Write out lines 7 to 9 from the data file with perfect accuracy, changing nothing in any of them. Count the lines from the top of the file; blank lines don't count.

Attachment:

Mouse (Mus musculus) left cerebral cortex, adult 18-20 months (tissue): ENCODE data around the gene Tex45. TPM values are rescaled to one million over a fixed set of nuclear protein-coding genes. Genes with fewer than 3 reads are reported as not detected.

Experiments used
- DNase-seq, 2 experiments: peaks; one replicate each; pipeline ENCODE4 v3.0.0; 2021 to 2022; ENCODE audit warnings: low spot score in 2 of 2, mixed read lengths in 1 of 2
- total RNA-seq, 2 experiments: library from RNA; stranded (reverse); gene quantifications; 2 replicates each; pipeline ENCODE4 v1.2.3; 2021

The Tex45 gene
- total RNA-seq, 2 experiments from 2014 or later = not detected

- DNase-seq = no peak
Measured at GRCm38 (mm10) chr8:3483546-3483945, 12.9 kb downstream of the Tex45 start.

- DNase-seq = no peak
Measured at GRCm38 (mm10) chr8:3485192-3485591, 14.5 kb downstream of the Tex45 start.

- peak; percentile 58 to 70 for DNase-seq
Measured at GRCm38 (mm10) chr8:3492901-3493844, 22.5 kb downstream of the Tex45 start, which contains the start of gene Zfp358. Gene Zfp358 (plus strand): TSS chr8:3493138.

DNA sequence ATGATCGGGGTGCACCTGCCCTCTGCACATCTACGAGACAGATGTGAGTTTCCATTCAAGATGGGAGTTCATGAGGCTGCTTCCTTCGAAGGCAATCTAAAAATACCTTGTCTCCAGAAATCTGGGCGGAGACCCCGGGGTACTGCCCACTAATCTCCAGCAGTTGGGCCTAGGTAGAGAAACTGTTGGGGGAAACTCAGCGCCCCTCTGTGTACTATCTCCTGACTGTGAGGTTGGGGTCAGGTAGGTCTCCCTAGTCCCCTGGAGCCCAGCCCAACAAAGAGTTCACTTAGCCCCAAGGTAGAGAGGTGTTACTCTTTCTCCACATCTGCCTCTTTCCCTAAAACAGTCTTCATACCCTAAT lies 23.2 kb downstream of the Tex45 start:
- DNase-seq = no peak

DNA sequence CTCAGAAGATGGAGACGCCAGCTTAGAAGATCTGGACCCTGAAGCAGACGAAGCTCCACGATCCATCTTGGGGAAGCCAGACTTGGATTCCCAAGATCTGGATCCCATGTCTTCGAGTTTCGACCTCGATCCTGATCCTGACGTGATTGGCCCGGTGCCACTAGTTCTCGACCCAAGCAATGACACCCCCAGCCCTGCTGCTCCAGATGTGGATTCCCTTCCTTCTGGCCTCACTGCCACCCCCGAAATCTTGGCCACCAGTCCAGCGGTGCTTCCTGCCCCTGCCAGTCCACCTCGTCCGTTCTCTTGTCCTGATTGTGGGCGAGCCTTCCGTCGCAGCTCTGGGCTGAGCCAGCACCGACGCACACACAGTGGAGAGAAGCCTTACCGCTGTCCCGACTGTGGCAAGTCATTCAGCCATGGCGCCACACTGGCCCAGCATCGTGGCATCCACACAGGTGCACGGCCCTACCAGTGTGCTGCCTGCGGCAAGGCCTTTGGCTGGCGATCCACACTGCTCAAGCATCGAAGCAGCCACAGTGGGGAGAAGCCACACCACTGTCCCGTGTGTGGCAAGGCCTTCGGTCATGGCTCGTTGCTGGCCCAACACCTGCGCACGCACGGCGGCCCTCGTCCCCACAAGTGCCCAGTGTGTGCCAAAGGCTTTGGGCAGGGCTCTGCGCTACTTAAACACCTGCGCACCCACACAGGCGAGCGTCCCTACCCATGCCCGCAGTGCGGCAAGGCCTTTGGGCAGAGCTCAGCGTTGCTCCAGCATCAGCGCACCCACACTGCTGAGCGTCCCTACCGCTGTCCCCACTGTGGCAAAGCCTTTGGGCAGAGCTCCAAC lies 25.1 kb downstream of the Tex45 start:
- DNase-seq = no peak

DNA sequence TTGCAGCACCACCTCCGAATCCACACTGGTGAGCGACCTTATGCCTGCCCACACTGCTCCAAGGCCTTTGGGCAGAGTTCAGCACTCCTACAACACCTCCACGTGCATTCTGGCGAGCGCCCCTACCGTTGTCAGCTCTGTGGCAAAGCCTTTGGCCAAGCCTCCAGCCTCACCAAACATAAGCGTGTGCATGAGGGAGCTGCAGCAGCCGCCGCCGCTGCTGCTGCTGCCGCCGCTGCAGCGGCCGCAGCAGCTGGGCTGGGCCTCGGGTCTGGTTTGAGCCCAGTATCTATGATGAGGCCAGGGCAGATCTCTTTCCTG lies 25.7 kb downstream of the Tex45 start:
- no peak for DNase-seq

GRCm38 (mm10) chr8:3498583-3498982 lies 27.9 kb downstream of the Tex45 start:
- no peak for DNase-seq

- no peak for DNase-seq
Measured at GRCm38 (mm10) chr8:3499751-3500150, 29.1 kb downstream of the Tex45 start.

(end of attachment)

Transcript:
- DNase-seq = no peak
Measured at GRCm38 (mm10) chr8:3483546-3483945, 12.9 kb downstream of the Tex45 start.

- DNase-seq = no peak